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Building Life Skills through the Livestock Project

livestock showSpring and summer are a very busy time of year for 4-H’ers active in livestock projects. From raising baby animals, to feeding, cleaning, preparing for and attending shows, there is never a shortage of things to keep youth busy! Species of livestock projects include swine, beef, goat, and sheep. Other animal science projects in 4-H include poultry, rabbits, dog, and horse, but aren’t typically considered traditional “livestock.”

The livestock project takes a lot of time, energy and can also be financially taxing for 4-H’ers and their families. When a family decides if they want to participate in a livestock project, they must weigh the pros and cons. There are many benefits to raising and showing livestock through the 4-H program; some immediate but most benefits carry through adulthood. 

  1. Raising animals teaches kids to care for other living things and to be empathetic thinkers. 
    Animals rely on their caretakers daily for food, water, cleaning, grooming, and health care. Raising livestock teaches kids to care for something other than themselves. When kids are responsible for another living being, they quickly learn cause and effect and that their actions create reactions. The one-on-one time with their animals teaches compassion and patience.

  2. Raising animals raises and improves kids’ emotional and mental health.pigs
    During stressful times, taking care of an animal can be therapeutic. Being alone and spending quiet time can be meditative. Repetitive actions like brushing, raking, and even cleaning can help clear busy minds.

  3. Raising animals teaches kids about natural life cycles.
    Bottle raising a goat from birth, watching and nurturing it through its growth cycles, possibly experiencing it also go through gestation and birth, are all wonderful learning experiences for a child to learn the natural process of life. Even experiencing raising an animal from start to market is an important lesson for youth to understand how their product feeds the community and the world.

  4. Raising animals promotes health and increases activity.
    There is no doubt that raising livestock is a lot of very hard work! It’s a great way to get kids outside, in the sun, breathing the fresh air, while building and strengthening muscles and stamina. Working on physical projects from start to end gives kids a sense of accomplishment.

  5. showing livestockRaising animals decreases screen time.
    The more things a kid has to do, the less time they will spend on technology and video games! Taking care of livestock takes a lot of time and energy. If given a daily to-do list, kids will stay busy and if their work is productive and meaningful, most times they will be happy to be occupied with things other than technology.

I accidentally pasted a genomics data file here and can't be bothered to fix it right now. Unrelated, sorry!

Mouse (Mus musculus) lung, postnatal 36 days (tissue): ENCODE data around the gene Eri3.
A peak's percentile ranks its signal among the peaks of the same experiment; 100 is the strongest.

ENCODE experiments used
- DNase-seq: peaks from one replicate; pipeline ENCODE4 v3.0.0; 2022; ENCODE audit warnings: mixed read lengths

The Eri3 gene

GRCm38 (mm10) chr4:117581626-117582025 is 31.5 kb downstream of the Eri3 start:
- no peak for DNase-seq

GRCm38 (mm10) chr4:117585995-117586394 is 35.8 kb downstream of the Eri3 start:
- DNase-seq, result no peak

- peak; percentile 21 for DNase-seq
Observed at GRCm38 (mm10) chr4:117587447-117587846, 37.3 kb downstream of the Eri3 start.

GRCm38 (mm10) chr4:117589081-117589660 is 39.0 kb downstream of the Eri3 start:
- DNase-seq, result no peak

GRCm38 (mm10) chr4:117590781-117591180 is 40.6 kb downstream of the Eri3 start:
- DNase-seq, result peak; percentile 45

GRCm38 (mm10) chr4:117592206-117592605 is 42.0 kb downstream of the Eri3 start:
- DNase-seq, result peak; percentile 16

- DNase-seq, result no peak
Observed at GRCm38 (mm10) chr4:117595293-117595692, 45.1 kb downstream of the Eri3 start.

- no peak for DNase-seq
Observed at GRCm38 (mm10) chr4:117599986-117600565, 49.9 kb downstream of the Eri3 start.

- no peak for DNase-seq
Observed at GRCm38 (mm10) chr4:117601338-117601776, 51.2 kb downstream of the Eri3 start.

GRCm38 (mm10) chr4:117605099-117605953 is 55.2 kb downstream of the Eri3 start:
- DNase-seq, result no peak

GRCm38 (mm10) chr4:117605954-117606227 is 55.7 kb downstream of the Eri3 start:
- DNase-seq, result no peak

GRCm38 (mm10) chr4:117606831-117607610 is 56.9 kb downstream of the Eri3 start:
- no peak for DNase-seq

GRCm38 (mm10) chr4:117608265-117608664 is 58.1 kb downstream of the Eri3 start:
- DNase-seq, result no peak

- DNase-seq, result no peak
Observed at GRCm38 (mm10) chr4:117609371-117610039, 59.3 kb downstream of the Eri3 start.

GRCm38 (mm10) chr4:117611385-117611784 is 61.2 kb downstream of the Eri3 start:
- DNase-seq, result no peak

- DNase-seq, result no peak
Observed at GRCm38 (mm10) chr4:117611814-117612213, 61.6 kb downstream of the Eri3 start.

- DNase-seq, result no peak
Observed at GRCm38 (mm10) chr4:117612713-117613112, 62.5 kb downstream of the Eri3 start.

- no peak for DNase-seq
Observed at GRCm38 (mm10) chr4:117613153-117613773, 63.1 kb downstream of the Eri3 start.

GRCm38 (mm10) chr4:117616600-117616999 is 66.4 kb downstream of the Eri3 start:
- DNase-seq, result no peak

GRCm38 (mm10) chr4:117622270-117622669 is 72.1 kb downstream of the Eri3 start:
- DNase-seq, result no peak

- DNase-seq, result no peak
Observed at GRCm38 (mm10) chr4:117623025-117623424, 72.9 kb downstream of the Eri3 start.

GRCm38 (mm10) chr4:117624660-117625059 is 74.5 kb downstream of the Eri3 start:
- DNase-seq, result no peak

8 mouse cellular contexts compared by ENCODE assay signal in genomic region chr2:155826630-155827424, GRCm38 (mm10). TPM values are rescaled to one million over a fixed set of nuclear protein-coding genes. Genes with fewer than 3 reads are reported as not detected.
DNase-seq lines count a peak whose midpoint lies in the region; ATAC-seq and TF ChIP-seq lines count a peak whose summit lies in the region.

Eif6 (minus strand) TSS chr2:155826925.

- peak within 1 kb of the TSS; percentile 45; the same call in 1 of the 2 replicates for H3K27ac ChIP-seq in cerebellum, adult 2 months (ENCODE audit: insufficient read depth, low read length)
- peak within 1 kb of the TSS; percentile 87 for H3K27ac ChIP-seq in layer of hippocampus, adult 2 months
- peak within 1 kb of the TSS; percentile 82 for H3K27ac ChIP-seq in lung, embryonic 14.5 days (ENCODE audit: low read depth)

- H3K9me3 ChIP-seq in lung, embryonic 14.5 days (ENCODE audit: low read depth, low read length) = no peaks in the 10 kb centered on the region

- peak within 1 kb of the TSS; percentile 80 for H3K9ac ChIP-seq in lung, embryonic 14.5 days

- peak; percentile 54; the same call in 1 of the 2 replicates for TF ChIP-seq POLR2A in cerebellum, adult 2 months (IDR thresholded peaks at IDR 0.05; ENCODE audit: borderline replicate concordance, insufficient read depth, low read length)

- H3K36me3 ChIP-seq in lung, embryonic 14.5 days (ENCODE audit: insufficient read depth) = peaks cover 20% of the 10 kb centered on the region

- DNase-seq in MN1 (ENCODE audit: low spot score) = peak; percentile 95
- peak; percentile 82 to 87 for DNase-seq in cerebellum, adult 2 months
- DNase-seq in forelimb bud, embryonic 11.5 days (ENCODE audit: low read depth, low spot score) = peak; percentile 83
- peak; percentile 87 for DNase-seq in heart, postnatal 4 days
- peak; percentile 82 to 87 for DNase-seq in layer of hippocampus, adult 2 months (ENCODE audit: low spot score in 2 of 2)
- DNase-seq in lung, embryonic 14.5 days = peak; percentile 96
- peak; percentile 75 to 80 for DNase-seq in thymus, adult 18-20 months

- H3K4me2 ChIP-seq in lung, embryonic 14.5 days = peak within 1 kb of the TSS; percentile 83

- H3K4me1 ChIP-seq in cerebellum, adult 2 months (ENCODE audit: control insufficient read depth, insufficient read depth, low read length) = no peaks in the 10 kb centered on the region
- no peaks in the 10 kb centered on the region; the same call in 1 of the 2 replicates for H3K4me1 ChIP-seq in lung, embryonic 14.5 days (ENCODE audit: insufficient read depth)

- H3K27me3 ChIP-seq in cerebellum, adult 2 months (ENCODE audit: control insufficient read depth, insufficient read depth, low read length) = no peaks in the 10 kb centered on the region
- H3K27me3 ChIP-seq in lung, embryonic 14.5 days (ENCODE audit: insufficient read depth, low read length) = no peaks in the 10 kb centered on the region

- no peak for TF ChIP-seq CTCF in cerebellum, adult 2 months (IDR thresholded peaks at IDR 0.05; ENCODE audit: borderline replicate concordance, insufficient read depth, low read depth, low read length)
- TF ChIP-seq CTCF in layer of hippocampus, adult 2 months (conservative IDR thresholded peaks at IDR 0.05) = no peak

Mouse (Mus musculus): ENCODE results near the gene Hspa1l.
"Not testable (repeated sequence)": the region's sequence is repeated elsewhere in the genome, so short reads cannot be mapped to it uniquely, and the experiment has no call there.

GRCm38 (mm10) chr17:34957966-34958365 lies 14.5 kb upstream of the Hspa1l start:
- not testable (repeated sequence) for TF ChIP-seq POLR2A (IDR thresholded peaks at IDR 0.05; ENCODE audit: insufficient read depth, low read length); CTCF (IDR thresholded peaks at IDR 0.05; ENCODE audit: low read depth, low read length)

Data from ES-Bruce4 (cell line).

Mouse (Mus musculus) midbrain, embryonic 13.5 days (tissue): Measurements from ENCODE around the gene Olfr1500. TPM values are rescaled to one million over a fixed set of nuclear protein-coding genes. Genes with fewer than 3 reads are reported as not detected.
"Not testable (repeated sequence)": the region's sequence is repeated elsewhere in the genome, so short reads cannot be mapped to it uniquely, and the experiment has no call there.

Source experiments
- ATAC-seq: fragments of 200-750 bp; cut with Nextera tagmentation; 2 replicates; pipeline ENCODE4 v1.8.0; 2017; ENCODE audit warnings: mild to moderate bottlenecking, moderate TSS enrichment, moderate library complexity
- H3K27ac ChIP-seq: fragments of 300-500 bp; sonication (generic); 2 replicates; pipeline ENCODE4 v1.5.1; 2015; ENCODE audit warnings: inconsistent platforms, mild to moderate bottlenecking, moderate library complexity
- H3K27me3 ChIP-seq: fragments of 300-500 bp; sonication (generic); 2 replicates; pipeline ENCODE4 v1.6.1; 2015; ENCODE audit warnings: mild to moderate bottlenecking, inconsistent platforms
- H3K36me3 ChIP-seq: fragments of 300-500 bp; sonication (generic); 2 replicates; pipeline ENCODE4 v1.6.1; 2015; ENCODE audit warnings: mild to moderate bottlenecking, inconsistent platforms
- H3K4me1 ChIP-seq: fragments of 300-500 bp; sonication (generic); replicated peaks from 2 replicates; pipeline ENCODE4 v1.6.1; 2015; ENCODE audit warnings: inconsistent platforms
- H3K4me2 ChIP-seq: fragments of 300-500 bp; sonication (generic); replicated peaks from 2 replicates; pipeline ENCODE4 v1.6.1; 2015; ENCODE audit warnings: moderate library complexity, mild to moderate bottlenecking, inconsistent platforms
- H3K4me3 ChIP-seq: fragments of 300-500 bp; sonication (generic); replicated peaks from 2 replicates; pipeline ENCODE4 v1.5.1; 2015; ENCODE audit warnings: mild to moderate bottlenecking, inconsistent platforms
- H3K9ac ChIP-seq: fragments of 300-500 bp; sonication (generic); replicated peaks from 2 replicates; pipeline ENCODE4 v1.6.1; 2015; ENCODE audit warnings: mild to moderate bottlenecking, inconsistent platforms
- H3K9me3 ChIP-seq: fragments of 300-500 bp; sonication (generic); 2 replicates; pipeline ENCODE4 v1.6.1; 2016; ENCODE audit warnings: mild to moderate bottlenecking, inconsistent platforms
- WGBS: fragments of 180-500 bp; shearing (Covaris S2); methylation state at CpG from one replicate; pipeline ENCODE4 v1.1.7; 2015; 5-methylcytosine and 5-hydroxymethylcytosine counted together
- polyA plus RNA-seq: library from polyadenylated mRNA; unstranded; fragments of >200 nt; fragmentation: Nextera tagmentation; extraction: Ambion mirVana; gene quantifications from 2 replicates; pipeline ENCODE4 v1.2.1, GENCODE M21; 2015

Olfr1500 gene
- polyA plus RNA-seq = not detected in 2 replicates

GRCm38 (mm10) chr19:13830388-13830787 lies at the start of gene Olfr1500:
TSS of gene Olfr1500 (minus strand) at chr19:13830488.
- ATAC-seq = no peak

6. Raising animals teaches resiliency, determination, and courage.
    One of the best things about 4-H is that it provides a safe space for failure. This teaches youth that they can and should try again. Not everything works out how they want or envisioned, but that’s ok. When working with animals, there is so many unexpected variables. These challenges teach kids to problem solve, be patient, persistent, and adaptable.

  7. cowShowing livestock teaches healthy competition and sportsmanship.
    The show ring introduces kids to competition. Healthy competition teaches resilience and perseverance which prepares youth for real-life situations. Showing and exhibiting livestock teaches kids the importance of sportsmanship. They learn at an early age how to win and lose humbly. In addition to competing against others, showing livestock teaches kids how to be internal competitors with themselves and that there is always room for improvement.

  8. Showing livestock teaches leadership skills.
    In any livestock project, older youth have the opportunity to mentor, teach and pass on their skills and experience to younger youth. Youth can coach and teach others, organize and run clinics and camps, and even organize and run fundraising activities.

  9. showing a cowShowing livestock builds relationships.
    One huge aspect of 4-H is positive adult role models and mentors. Adult volunteers who have experience and passion in a specific area serve to guide kids through the project. Livestock families become friends as they grow closer through the experience of competition and even traveling. Youth develop friendships with other youth outside of the ring based on common interests. Relationships that started in the show ring and on the farm, oftentimes extend to lifelong friendships.

  10. Showing and raising livestock teaches financial skills.
    Raising livestock can be an expensive hobby! When youth raise livestock, they learn how to manage their “investment,” set and manage budgets, plan for future projects, fundraise, and more. When kids participate in the financial piece of their livestock project, they are better prepared when entering the workforce and can be more financially stable as adults.

Raising and showing livestock requires a lot of hard work and dedication, but teaches many life skills and lessons that cannot be learned anywhere else. In addition, many hours spent with animals and friends leads to fond memories, friendships, and strong leaders for the future.


Benefits Youth Gain from Showing Livestock | UMN Extension
Why I Choose to Raise my Kids with Farm Animals - Thrive Global